The train was late. We were worried that we would miss our connection in Chicago, but the attendant said that we had lots of time and Duane discovered that he was looking at the wrong time on our tickets. While we sat in the station something happened outside. Some altercation between a cabbie and a fare. Four police cars responded. Couldn’t tell what was going on. I don’t think anyone was arrested. We read our books. Finally our train came.
Next day Chicago. We have lots of time to explore Chicago on a Sunday. The weather is beautiful. Tulips are blooming in the planters. We have breakfast at the Elephant & Castle. This time we do find Lake Michigan. Look out over the lake for awhile not too far from the yacht club. The toilets aren’t open so we head back to Daley Park. Chicago has some of the best sculpture installations I have ever witnessed. There is a predestrian bridge in this park that is made of highly polished metal and it looks like a river in the air. On the far side of the park a man is playing saxophone. He has some recorded music that he is working with and it is so beautiful. We go to the park next to the Art Institute. This is a small park, lined with long benches. Very peaceful. We join a couple, the man is stretched out on the bench and still there is room for us and another older woman who comes later. In the distance we hear the sound of drumming. A demonstration, perhaps? I stand up on the bench, but I can’t see anything. The older woman says they are urban kids playing on plastic buckets. She says the cops always come and the kids run and set up somewhere else and this keeps going on. She says people like to listen to the kids and she doesn’t know why the police insist on chasing them away.
We found a store with a grocery section and bought some items for our return trip. Trail mix, apples, breakfast bars.
The train is on time because this is its starting point. We have some frantic moments when the computer at the lockers claims that we left our bags too long and they have been removed to another site. We run to the customer service room. I know where it is because I went there on our first arrival in Chicago looking for someone to call our car rental place when that train was going to be so late we thought we’d lose our car reservation. The woman at the counter tries to calm me. Says the train won’t be leaving for awhile. After an interminably long time someone comes and takes us back to the lockers. We retrieve our bags and run to the train. We are the last in line, almost and there are no seats together. I’m already frazzled and am at the point of martyrdom, declaring that we’ll have to sit apart. The coach is filled with high school students and their teacher rearranges their seating so that we can sit together. I feel embarrassed for being so petulant, but glad to not be separated.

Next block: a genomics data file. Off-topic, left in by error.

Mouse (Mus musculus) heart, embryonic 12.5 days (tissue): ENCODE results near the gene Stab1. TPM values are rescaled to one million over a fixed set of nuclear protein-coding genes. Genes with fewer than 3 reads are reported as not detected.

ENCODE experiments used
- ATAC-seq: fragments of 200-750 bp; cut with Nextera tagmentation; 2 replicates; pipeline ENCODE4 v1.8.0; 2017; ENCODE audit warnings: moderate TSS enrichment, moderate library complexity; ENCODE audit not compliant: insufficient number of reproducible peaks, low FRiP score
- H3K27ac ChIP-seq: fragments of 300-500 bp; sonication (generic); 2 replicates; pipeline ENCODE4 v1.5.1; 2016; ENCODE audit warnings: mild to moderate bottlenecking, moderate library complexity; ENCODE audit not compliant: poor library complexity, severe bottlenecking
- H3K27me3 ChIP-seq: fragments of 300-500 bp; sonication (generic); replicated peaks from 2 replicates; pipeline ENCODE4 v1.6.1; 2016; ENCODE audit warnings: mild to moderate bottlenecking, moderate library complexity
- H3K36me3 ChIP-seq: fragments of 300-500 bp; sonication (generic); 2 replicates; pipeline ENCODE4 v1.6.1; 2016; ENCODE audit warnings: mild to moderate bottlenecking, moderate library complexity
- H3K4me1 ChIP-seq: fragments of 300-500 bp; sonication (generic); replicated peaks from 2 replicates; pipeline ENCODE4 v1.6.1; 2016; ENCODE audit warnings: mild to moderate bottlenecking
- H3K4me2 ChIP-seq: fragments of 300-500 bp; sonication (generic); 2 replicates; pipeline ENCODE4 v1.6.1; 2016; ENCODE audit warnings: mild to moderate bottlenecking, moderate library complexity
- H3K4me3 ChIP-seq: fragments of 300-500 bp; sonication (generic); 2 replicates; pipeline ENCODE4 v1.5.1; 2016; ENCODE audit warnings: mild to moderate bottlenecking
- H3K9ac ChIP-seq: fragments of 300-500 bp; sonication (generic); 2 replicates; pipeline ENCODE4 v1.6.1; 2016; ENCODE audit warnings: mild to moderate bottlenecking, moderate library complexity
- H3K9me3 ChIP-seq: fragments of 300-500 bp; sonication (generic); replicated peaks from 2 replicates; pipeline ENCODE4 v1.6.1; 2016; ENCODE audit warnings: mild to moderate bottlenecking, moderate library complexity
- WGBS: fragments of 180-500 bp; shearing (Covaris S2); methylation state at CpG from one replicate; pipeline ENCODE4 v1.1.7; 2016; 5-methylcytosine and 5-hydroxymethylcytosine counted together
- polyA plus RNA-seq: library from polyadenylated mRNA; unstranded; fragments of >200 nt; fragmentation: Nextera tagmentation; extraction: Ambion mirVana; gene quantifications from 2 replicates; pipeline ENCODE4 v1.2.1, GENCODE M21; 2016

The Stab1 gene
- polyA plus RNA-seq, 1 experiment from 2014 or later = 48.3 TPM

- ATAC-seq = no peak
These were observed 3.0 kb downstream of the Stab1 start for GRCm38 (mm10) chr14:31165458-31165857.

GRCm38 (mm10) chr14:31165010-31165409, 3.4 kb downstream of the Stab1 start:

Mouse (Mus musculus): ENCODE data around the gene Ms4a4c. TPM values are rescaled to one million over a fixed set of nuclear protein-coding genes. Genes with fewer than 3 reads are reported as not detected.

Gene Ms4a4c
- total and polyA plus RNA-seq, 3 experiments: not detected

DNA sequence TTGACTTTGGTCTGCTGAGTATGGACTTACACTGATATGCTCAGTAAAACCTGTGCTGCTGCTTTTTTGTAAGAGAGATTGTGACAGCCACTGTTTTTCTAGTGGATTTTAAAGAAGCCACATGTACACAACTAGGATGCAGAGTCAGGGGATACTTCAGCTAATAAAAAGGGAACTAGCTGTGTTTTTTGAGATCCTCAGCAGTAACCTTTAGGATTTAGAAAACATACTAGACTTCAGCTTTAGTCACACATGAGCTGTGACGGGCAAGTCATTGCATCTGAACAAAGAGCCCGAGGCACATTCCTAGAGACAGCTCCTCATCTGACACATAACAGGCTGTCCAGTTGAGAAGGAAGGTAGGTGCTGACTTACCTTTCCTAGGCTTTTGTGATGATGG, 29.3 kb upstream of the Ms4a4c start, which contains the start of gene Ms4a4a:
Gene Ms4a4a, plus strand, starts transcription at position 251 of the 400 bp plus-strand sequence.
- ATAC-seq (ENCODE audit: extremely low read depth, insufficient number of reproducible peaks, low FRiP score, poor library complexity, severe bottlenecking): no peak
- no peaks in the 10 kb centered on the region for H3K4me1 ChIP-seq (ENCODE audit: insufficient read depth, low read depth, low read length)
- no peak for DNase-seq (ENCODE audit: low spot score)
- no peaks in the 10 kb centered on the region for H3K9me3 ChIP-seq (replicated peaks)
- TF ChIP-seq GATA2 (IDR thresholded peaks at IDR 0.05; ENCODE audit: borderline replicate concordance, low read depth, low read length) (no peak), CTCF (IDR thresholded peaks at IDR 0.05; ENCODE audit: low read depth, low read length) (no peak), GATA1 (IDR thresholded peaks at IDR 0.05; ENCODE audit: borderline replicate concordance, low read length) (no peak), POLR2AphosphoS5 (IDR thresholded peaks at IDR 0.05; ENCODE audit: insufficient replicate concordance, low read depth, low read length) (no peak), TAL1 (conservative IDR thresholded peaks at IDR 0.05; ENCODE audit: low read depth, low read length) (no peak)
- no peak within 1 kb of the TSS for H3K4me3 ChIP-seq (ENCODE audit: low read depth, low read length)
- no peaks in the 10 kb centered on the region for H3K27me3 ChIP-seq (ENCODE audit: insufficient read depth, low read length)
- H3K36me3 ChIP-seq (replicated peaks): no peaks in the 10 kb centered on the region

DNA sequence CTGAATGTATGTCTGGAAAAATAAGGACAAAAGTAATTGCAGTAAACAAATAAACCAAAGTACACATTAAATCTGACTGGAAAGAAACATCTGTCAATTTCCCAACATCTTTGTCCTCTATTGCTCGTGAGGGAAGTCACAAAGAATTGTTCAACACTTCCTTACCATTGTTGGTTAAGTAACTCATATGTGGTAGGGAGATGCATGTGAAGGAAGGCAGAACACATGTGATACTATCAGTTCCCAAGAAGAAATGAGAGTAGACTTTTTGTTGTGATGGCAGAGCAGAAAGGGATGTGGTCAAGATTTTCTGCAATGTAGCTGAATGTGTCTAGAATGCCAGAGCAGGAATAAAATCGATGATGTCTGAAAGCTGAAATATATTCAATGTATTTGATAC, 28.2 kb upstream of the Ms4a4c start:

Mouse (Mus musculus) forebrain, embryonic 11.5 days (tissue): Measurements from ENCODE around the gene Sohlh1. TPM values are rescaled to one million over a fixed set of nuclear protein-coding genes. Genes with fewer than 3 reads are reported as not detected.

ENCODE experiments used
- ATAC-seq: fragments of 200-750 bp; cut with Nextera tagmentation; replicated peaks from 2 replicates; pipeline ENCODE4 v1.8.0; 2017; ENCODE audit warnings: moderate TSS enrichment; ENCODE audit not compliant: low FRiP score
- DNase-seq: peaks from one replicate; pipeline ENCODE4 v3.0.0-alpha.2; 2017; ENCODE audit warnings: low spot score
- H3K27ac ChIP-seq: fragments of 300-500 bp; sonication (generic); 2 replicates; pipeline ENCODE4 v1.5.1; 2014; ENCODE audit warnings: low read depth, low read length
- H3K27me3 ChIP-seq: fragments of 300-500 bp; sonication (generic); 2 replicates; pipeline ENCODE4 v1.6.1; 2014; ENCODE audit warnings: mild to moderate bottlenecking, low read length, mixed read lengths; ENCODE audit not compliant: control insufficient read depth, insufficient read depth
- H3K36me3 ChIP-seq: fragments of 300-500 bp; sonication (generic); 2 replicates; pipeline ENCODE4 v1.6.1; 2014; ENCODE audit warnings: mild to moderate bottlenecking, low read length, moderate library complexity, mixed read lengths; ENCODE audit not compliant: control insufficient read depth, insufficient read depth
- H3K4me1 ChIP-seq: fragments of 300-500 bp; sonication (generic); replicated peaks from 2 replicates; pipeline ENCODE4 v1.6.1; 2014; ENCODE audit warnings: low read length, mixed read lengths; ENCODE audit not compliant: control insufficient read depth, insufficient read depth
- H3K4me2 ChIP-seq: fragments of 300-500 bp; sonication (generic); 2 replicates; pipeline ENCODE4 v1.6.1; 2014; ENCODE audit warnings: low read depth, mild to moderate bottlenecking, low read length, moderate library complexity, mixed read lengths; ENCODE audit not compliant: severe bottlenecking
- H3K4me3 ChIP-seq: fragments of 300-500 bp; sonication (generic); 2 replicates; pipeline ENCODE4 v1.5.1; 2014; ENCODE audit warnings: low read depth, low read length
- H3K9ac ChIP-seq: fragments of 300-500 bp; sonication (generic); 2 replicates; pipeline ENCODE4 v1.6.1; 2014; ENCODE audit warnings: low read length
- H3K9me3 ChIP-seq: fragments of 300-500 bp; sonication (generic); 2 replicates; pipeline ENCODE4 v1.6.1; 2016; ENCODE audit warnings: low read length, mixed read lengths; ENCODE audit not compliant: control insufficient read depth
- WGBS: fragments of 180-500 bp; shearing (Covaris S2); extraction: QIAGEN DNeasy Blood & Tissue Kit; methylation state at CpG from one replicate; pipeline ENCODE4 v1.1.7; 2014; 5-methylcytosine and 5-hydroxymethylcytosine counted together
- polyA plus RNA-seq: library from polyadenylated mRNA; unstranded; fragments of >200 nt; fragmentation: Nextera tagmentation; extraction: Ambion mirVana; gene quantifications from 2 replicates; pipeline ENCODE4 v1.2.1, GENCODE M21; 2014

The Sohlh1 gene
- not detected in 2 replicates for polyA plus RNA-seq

The young folks are really mature. A marked contrast with the kids that we encountered on the first leg of our trip. These teens had been to Chicago for a music event and had their instruments with them. Some actually worked on school work, but most slept or talked. They got off in Minneapolis.
We had forgotten that we could use the debit card to buy dining car meals so we worried that we didn’t have enough cash or food to stretch over the next 2 ½ days. We shared a sandwich from the lounge car. It was a soggy tuna fish thing. The lounge attendant told Duane we could use the debit card in the dining car, we were relieved. That evening we had dinner with two very interesting gentlemen, both retired, both from the sleeper car. The oldest of these two was probably fairly well-off. He was headed to Spokane. The other man was from Buffalo and had been a professor. Now he writes articles and sells them to magazines and journals. Both of these men were politcally liberal, particularly the professor—I think he taught French. We talked about Quebec, which he has visited several times, and about the condition of Buffalo.
He said that there was some effort among a group of businessmen to revitalize part of the city. He did not know how well it would work. Said that not much thought or energy had been put into putting people to work. I have been to Buffalo three times. The first time I didn’t really see much of downtown. It was my first husband’s hometown and we visited his parents in the suburb of Orchard Park. The second time, I remember that the downtown was fairly busy, but by the third visit much of the shopping district was empty. I have heard that homes might sell for $40 to $60k. At one time it was a city with a lot of promise. Right on Lake Erie, with Niagara Falls providing massive amounts of electricity it was poised to rocket into the future. Steel mills were built in Lackawanna. There is a basilica in Lackawanna in the midst of ruined mills that has a painted dome ceiling. Quite beautiful. All sorts of gold leaf accents. When the corporations chased cheap labor southward, Buffalo lost. It has never recovered. Maybe it is the weather. It can be brutal there. One winter, Lake Erie froze over and Paul’s brother-in-law, Greg Allen, took his dogsled all the way across the Lake. There was an article about him in the local paper. It may have been that same winter, the blizzard that occurred in the 70s, Greg had a bar / restaurant in Buffalo. Everything was closed down except Greg’s place because he could run supplies from the warehouses on his dogsled.